The drivers of our societies have changed in the course of time. In ancient Greece, philosophy and science played a central role in our effort to understand the world. During the Middle Ages, science became a threat to religious leaders. Galileo experienced the pressure. Science did not make much progress in these dark centuries. With the Renaissance, the arts and the curiosity to understand the world came back in fashion, supported by a number of enlightened rulers. Leonardo da Vinci could experiment and let his genial mind at work without fear. For a couple of centuries, science, arts and philosophy were considered equally important. Personally I am a great admirer of the 18th century philosophers/scientists whose curiosity helped develop many theories and research that are still useful today. During the course of the 20th century, a shift occurred. Science gradually took a dominant position, and the philosophical, the spiritual and the arts lost quite a bit of their lustre. I can understand that the feeling of “exactness” in science offers an apparent sense of security, although, the use we make of science is not always that exact. Some of our societies seem to reject anything that has not been proven scientifically. They tend to reject the point of views of those who search answers in other areas of human sciences. Pragmatism, which I strongly advocate, requires that we consider all possibilities, before choosing which ones offer the best answers to our problems. Science is not a judge for what should be allowed or not. For eons, farmers have applied successful techniques without having any scientific explanations, simply because science was not advanced enough. That does not take away that certain things worked. Similarly, we need to keep an open mind about yet scientifically unproven techniques. If we had to know how everything works before we could do anything, we would be stuck in inaction. I believe that technical sciences and human sciences have much to benefit from each other. Only by considering all aspects of our knowledge, technical as well as human, will we be able to achieve the most in future years.

Recently, I remembered a poem I had to learn in school. Although the topic has some agricultural background, the theme is more about the true values in life and the true riches. It is about fulfillment and achievement, but it also gives a nice reference to what motivates most of us. I believe it could serve as a useful tool to think about what will or should really matter for the future.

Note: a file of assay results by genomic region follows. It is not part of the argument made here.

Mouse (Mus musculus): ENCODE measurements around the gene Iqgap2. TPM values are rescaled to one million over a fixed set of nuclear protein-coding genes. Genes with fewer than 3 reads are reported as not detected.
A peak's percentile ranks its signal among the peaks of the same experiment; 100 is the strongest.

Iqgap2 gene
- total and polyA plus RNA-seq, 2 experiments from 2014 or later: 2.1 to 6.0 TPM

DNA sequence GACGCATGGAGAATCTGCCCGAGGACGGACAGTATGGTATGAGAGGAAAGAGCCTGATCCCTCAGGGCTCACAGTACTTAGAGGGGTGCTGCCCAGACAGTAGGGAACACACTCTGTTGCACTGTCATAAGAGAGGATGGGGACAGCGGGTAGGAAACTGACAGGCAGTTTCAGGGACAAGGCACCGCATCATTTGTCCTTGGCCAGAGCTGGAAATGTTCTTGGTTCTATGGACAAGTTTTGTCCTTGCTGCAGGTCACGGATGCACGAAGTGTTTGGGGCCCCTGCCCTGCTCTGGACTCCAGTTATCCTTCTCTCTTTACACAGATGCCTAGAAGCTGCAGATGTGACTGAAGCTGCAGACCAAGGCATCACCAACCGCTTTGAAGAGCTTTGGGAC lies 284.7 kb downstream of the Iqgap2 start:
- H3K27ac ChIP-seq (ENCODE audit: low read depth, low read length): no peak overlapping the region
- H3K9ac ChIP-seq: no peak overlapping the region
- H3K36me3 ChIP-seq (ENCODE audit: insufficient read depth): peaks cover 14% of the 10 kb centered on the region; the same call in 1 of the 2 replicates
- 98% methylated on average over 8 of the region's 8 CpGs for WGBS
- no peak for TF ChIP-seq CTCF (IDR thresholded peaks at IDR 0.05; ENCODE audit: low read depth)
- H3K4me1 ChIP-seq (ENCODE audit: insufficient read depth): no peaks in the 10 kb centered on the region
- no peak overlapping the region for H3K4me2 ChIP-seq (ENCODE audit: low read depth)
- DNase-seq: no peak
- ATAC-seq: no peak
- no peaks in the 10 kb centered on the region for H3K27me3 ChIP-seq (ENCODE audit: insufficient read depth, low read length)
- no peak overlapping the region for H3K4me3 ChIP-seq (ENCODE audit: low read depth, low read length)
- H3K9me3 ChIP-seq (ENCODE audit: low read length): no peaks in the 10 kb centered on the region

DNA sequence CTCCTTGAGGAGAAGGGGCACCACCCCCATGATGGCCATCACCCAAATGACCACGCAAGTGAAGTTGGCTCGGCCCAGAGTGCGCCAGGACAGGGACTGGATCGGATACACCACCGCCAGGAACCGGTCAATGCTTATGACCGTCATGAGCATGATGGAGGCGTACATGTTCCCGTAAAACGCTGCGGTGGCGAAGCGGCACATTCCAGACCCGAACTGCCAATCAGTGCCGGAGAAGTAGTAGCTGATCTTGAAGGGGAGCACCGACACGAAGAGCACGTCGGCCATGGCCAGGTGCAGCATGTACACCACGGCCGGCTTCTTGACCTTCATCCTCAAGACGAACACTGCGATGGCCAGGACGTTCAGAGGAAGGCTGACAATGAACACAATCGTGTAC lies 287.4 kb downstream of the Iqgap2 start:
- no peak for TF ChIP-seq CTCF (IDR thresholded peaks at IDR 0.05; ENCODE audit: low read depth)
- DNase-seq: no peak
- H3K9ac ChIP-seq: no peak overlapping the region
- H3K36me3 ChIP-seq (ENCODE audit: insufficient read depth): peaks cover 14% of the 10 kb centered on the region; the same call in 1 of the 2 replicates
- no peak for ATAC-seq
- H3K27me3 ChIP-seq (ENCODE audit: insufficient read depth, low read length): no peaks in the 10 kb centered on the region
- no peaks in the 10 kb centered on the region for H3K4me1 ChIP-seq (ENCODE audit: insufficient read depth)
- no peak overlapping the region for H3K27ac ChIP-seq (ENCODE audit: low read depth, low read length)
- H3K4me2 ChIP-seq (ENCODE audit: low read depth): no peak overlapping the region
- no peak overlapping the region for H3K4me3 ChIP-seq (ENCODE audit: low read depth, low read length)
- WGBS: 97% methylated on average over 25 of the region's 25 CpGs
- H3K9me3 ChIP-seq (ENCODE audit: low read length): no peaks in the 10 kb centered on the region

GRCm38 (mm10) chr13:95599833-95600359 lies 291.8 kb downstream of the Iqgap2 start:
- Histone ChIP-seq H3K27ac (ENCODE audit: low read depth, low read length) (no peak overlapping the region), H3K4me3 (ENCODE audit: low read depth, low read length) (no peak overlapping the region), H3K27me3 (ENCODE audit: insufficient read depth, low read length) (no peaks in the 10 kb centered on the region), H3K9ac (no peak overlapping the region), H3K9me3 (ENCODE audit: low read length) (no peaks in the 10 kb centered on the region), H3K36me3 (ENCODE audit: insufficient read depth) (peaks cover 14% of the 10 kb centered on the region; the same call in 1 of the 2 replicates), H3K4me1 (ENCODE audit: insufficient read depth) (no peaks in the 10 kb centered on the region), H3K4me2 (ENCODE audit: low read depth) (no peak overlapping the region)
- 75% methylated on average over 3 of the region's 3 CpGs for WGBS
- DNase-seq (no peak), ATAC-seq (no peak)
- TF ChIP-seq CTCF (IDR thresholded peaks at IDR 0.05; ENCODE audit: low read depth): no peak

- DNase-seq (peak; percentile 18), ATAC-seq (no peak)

Here I give you Jean de la Fontaine’s “Le Laboureur et ses Enfants” that he published in 1668, first in French, and then translated in English.

French version:

Le laboureur et ses enfants

Travaillez, prenez de la peine :
C’est le fonds qui manque le moins.
Un riche Laboureur, sentant sa mort prochaine,
Fit venir ses enfants, leur parla sans témoins.
Gardez-vous, leur dit-il, de vendre l’héritage
Que nous ont laissé nos parents.
Un trésor est caché dedans.
Je ne sais pas l’endroit ; mais un peu de courage
Vous le fera trouver, vous en viendrez à bout.
Remuez votre champ dès qu’on aura fait l’Oût.
Creusez, fouiller, bêchez ; ne laissez nulle place
Où la main ne passe et repasse.
Le père mort, les fils vous retournent le champ
Deçà, delà, partout ; si bien qu’au bout de l’an
Il en rapporta davantage.
D’argent, point de caché. Mais le père fut sage
De leur montrer avant sa mort
Que le travail est un trésor.

English translation:

The farmer and his children

Work hard, sweat all you can:
Riches is what counts the least.
A rich farmer, sensing his impending death,
Called for his children, and spoke to them without witnesses.
Do not sell the inheritance left by our parents, he said,
As a treasure is hidden in it.
I do not know where, but with a bit of courage